- They are especially active in the Spring during mating season between May and August
- Canadian Toads have distinct coronal crests that you can spot easily
- You may find them on a feeding frenzy on July evenings
- Listen for their call in the Spring, they will not call as much or at all during the Summer
- You can generally find Canadian Toads until October when they begin hibernating
- Do not search for toads in the Winter, let them hibernate in peace. Disturbing them can lead to their death.
Like most toads, Canadian Toads are generally active at night when they look for prey to eat, or mates to reproduce with during mating season. It is easiest to find them once the sun is set. If you search for them during the day, be very careful not to hurt them turning over rocks or branches and be sure there are no predators around (including pets).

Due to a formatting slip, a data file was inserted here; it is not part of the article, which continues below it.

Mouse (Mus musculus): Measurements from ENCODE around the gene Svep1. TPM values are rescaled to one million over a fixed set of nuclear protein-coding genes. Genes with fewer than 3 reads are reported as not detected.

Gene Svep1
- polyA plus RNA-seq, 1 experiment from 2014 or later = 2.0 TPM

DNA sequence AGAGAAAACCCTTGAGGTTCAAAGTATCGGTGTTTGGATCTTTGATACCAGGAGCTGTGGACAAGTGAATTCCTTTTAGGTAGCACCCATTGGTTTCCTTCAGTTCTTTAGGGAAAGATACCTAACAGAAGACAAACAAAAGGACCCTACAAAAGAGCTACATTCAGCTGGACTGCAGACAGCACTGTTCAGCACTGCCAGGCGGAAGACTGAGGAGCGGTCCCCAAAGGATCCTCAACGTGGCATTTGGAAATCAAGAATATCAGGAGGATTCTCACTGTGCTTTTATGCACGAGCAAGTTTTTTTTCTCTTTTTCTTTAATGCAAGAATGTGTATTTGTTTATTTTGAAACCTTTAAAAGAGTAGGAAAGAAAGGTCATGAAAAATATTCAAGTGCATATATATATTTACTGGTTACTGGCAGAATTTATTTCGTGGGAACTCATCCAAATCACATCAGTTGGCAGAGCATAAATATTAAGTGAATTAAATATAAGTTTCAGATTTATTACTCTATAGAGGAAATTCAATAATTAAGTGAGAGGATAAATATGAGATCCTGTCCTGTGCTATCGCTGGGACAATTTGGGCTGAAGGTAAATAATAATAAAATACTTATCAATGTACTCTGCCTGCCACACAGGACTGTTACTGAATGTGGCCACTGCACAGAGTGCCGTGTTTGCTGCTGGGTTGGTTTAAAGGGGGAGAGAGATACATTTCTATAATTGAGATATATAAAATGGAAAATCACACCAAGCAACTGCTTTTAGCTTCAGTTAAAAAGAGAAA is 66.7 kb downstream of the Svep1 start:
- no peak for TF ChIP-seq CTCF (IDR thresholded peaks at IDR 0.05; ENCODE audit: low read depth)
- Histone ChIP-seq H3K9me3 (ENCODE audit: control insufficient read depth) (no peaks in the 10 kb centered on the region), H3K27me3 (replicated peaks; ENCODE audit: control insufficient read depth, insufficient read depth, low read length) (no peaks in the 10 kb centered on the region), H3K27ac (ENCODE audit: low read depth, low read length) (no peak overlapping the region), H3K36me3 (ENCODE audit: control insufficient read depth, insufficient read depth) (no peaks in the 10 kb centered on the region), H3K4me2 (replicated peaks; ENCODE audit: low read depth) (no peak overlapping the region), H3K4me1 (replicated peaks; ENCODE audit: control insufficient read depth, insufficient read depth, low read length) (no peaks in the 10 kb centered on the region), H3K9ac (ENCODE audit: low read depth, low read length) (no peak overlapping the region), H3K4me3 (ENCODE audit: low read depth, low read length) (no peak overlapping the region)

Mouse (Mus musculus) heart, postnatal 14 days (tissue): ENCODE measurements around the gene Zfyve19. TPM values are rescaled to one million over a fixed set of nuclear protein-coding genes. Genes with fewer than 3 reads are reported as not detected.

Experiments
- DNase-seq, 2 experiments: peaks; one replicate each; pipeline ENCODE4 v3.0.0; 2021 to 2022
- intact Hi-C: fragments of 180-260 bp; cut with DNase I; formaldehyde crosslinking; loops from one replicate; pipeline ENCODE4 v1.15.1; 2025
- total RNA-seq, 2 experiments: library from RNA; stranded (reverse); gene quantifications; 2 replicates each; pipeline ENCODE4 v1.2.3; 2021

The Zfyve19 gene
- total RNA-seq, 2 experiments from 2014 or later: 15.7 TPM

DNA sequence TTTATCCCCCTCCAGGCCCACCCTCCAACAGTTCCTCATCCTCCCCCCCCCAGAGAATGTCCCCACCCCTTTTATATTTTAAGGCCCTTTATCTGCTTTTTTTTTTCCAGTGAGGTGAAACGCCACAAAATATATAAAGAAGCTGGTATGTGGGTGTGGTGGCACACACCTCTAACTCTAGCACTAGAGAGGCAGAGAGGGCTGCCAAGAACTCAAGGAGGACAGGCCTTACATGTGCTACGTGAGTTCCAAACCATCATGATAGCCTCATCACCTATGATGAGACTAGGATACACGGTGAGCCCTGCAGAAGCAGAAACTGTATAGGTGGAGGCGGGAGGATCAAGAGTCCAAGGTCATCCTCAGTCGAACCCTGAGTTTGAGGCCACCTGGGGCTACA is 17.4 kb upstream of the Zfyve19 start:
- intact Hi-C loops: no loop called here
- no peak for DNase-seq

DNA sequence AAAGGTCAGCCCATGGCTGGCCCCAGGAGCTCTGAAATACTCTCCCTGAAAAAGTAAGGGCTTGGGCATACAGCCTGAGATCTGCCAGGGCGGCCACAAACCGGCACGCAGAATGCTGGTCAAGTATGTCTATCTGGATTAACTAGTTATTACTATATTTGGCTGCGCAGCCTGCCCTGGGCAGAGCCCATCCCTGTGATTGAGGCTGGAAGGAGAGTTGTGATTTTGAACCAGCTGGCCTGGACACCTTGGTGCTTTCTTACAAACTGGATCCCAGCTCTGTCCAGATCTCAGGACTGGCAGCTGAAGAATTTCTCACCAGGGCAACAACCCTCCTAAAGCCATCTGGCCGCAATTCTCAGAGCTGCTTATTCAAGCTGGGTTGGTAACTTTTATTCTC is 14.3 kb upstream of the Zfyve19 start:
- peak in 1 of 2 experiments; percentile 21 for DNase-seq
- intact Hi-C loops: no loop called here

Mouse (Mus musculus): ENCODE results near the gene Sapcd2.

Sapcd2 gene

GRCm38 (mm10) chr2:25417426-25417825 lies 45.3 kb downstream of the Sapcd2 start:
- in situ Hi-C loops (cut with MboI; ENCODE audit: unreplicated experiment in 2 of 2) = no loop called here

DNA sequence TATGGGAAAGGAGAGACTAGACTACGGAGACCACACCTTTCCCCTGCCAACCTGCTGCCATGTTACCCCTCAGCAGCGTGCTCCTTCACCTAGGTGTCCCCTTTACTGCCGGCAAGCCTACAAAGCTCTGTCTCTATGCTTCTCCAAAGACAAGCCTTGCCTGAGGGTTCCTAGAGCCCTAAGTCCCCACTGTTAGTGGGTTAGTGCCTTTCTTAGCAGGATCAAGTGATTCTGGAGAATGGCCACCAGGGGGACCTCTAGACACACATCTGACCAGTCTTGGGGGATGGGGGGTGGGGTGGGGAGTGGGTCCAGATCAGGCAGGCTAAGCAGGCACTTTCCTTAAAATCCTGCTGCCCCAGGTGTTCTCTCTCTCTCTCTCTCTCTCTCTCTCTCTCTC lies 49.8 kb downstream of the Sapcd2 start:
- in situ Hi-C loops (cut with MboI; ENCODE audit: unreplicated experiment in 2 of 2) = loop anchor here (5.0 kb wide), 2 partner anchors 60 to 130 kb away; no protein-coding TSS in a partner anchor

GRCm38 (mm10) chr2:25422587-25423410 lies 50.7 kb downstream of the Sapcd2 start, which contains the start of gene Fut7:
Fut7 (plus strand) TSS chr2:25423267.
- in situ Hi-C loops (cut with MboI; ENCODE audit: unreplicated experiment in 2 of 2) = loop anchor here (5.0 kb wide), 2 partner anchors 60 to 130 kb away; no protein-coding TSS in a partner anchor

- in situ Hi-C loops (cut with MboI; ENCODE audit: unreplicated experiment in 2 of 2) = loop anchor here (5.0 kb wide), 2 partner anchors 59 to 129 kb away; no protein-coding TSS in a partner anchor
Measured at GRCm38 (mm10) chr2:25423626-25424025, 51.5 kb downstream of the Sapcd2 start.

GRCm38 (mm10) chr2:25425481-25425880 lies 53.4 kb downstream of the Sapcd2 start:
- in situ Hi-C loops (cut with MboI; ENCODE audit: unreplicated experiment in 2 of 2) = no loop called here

Be sure to check out our guides for more info on finding toads:
Interesting Facts About Canadian Toads
- Canadian Toads are not found all over Canada
- Canadian Toads have a long yellow line down their back
- Canadian Toads can be found in parts of the USA
- Female Canadian Toads are usually bigger than males
- Canadian Toads can lay up to 20,000 eggs every year during the mating season
- Canadian Toads can squirt this liquid on predators if they are attacked
- Canadian Toads may return to the same place to hibernate every year
- Some Canadian Toads can be found as North as the North West Territories in Canada
Questions Related to Canadian Toads
Are Canadian Toads poisonous? Canadian toads are poisonous and can be lethal to dogs, but their poison may only irritate the eyes and the skin of humans. They have parotid glands that produce a toxic liquid substance and may cause mild sickness if ingested.
What do Canadian Toads eat? Canadian toads are carnivores, though mainly insectivorous. They like to eat a wide variety of insects ranging from flies to grasshoppers and crickets. They also eat ants, beetles, wasps, moths, and bees.